There are many theories on how best to handle your chicken flock on a daily basis. It is generally quite easy to raise chickens, but you still have a number of responsibilities – poultry require regular maintenance and their environment must be tended to carefully so that it is clean and safe. When you do this, both you and your chickens will have an easier life. The work involved in maintaining poultry can be grueling and unpleasant, and some owners don’t like to do it. But when you do the work properly and in a timely way, you are giving your chickens the living arrangement that they need.

This section will discuss what chicken owners should and shouldn’t do for their chickens on a daily basis.

One of the most important chores is to make sure their feed and water containers are always full. These two items are vital for the welfare of your chickens. In order to survive, they must have sufficient amounts of food and water. If you are planning to go away for more than a few days, you must leave extra water and food for your chickens so that they won’t begin to starve and start fighting with each other.

It’s also very important that you keep their water containers clean. Chickens are particular creatures. If their water is cloudy or dirty, they won’t drink it. And after a prolonged period of refusing water they can become dehydrated, which can lead to serious illness and even death.

You should closely observe your chickens every day, to check for signs of illness. Check to see that they are physically healthy. A healthy chicken will be animated and very active. If your chickens aren’t lively and behaving the way they normally do, contact your veterinarian and explain the situation, and ask for suggestions about what to do next.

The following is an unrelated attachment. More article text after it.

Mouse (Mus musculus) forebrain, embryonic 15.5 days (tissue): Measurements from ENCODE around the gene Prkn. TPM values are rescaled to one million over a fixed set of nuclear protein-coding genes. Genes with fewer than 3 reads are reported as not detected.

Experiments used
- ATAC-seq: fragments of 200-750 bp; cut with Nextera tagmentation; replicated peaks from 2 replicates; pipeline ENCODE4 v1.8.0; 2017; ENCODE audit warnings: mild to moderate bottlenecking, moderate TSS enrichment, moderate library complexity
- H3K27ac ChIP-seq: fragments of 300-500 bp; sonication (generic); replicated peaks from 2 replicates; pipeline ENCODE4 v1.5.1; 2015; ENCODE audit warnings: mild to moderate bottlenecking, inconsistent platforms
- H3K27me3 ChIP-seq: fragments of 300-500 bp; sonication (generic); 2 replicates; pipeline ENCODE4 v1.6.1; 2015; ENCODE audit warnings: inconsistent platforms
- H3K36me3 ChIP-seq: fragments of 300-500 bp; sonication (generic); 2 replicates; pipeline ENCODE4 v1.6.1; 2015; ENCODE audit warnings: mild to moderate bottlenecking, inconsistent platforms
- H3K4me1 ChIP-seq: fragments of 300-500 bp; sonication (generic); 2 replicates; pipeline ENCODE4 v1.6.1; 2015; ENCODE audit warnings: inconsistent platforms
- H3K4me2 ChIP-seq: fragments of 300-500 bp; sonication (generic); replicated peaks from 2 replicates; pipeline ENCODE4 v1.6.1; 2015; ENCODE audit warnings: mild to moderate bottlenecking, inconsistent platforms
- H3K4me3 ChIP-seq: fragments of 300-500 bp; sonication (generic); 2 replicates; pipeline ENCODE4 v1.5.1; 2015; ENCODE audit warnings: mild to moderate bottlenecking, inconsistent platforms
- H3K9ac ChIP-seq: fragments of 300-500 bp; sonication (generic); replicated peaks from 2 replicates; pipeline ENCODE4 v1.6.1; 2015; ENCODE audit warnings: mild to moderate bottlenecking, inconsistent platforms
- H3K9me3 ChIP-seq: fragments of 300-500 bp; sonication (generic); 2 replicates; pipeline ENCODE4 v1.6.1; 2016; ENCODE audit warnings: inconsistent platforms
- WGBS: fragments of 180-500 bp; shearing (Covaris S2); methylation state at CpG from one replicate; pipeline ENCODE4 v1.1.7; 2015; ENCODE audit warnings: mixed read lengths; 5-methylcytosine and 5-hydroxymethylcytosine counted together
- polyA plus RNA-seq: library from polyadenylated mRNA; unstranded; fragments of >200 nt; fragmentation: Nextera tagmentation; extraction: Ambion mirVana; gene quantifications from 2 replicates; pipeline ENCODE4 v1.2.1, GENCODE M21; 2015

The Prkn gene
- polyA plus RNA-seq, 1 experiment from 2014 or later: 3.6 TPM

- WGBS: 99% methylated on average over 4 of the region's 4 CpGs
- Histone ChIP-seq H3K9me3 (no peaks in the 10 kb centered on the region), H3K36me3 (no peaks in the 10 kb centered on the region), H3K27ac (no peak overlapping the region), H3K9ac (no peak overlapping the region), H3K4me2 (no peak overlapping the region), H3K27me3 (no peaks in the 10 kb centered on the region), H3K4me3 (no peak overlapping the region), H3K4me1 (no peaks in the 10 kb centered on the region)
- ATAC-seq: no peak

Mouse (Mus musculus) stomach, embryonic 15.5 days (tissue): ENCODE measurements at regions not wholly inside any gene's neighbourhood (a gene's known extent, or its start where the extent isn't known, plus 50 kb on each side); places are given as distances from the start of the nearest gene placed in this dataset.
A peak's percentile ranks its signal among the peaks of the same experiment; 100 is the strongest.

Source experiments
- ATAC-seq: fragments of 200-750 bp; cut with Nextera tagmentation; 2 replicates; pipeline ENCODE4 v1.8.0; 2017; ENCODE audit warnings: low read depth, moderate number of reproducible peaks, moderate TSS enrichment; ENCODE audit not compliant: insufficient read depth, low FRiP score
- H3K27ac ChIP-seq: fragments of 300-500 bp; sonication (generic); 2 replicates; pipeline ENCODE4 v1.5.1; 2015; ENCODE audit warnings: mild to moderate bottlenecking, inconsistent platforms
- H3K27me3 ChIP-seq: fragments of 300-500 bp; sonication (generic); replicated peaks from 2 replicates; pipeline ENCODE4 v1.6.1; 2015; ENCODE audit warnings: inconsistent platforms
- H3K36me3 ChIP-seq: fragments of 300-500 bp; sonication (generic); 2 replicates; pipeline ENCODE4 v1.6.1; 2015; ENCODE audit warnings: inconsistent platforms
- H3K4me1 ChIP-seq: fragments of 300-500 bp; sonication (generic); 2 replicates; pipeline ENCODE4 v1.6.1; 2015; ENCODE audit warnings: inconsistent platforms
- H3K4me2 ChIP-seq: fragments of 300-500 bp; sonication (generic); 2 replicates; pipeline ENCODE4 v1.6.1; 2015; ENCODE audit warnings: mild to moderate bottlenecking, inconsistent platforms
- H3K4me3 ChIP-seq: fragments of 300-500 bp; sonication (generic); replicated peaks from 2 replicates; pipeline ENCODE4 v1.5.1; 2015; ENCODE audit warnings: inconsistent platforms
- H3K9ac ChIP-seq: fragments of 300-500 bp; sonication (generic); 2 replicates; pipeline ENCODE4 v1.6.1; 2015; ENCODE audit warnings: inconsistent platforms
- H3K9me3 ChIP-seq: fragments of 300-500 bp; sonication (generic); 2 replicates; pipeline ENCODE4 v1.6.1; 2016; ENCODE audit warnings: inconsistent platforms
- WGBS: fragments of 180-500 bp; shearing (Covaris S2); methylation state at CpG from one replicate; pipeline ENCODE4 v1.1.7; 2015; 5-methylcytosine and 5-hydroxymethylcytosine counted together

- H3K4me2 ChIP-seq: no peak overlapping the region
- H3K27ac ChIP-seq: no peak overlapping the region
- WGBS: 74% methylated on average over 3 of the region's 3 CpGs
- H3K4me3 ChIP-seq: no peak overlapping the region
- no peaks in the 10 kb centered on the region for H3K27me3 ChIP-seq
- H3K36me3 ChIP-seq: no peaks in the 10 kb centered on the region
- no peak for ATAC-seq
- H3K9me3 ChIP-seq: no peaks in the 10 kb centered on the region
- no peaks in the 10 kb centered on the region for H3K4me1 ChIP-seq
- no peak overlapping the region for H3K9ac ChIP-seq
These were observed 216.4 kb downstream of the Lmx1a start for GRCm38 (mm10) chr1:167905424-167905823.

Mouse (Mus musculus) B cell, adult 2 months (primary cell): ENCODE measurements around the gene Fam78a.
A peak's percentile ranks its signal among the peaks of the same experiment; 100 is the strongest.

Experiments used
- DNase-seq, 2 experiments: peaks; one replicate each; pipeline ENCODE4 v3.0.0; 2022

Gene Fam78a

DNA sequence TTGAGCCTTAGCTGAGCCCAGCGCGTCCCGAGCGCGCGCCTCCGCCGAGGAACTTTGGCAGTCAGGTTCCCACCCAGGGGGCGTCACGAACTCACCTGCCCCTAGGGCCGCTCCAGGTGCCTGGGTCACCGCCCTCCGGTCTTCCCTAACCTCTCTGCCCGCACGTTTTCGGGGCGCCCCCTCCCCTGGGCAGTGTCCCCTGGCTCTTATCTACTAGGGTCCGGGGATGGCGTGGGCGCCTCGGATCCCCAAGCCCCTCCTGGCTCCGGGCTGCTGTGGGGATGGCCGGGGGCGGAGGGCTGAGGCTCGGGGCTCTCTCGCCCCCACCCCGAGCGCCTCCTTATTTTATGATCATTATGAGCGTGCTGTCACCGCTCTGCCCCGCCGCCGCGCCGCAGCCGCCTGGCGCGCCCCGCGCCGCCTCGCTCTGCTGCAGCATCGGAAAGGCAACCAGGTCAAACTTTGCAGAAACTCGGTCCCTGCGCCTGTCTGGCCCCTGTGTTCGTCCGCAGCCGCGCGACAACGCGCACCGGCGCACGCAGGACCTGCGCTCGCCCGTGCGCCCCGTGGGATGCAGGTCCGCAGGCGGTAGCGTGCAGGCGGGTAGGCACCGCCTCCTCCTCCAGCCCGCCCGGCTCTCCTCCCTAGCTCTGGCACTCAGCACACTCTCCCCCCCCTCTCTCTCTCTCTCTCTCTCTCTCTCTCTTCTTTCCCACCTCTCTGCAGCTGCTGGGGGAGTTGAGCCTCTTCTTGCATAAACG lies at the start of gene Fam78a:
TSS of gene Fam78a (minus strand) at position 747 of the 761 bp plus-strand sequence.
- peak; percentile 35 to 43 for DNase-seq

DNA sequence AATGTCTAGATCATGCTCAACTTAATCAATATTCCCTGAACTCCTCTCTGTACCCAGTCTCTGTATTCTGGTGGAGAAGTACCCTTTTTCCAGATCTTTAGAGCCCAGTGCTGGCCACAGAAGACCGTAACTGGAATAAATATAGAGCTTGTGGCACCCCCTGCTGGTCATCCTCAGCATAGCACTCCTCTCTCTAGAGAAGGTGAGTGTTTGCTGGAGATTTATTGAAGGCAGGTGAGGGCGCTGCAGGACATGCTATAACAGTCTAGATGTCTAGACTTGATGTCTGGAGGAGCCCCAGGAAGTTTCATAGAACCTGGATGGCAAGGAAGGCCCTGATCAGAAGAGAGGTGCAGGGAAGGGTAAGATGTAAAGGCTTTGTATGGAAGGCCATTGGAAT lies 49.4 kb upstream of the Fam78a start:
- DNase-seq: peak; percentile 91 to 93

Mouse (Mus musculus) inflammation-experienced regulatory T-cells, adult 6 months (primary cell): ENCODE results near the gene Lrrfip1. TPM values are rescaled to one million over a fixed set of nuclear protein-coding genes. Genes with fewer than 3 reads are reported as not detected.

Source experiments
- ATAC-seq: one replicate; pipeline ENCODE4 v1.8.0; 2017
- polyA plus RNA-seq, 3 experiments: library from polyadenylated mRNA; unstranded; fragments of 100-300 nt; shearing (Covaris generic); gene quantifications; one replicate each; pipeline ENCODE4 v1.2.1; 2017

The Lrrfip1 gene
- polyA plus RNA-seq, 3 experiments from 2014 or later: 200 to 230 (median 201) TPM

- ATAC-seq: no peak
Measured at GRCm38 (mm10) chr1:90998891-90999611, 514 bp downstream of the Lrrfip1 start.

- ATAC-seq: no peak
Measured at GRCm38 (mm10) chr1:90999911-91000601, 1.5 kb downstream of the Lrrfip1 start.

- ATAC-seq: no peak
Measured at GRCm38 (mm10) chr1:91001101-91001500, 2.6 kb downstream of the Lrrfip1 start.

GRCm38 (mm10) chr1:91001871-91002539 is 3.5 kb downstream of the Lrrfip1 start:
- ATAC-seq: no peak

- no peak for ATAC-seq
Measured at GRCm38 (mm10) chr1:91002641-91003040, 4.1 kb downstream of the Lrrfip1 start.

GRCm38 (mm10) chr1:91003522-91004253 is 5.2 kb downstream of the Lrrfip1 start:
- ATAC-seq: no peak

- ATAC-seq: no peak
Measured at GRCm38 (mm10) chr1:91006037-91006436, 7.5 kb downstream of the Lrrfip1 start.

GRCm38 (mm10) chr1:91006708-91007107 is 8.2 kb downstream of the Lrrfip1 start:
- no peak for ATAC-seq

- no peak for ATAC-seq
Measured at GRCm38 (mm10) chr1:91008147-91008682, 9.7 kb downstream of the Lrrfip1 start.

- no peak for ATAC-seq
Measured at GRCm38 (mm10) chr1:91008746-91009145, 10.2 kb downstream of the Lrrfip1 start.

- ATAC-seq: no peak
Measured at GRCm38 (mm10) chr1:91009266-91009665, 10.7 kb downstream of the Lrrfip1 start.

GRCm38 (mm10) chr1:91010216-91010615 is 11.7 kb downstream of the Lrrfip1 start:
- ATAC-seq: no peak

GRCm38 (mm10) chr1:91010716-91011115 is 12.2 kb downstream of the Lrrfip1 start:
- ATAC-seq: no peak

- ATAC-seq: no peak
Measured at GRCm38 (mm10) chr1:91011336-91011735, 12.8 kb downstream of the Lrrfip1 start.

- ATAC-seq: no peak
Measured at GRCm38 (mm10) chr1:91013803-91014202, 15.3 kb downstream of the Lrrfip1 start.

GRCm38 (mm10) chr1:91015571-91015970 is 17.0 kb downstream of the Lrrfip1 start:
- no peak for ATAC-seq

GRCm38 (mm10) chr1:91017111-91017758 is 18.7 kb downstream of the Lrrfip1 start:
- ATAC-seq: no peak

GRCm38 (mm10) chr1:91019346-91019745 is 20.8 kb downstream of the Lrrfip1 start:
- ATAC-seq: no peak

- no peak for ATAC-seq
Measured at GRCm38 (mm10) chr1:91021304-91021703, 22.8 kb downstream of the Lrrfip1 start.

If you enjoy having eggs for yourself and your family, or if you sell your eggs, it’s okay to collect the eggs from the nests as soon as they are laid. These newly collected eggs should be refrigerated to preserve freshness.

You should visit the chicken coop periodically, to make sure your chickens are safe and healthy. Don’t leave the coop without double-checking that everything is in order, both inside and outside the pen. If there are signs of intruders, such as rat holes, plug them up immediately. But if your chickens look fit and happy, and there aren’t any unwanted visitors in the coop, you can leave – just remember to close the door. Chickens will all return to their nests once the sun goes down. By dusk, there won’t be any chickens roaming around the pen. So you must create a safe environment for them that will make it difficult for intruders to come inside.

Chickens aren’t like most pets, who want constant attention. It’s perfectly safe to leave your chickens alone for for short periods of time. Just be sure they have plenty of water and food to last them for the duration of your absence. When you get back you’re likely to find a number of eggs, which are still safe to collect. They will also be fresh enough to eat.

Here’s a rule of thumb about testing the freshness of an egg: Within 12 days after an egg is laid it will mature, and an embryo will begin to grow inside.

Another essential egg fact is that when you are collecting them from the coop, it’s likely that there will be dirt or feces or other smudges on the shells. You’ll naturally want to clean them off, but resist the urge, no matter how tempting. Keep in mind that eggs come into the world with shells, which are excellent barriers that protect the contents.

On the surface of a newly collected egg there is a membrane which is known as the bloom. The bloom is a natural source of protection that keeps bacteria and microorganisms which may try to work through the shell away from the inside of the egg. Wiping the bloom off the egg removes the protective covering that nature gave it.

However, if you just can’t stand to see this grimy stuff on your eggs and you want to eggs that are shiny and clean, then go ahead and wipe them off. If you do this, it’s important that you use warm water, and that you handle the eggs with care.

For more information on how to properly build a chicken coop, go to

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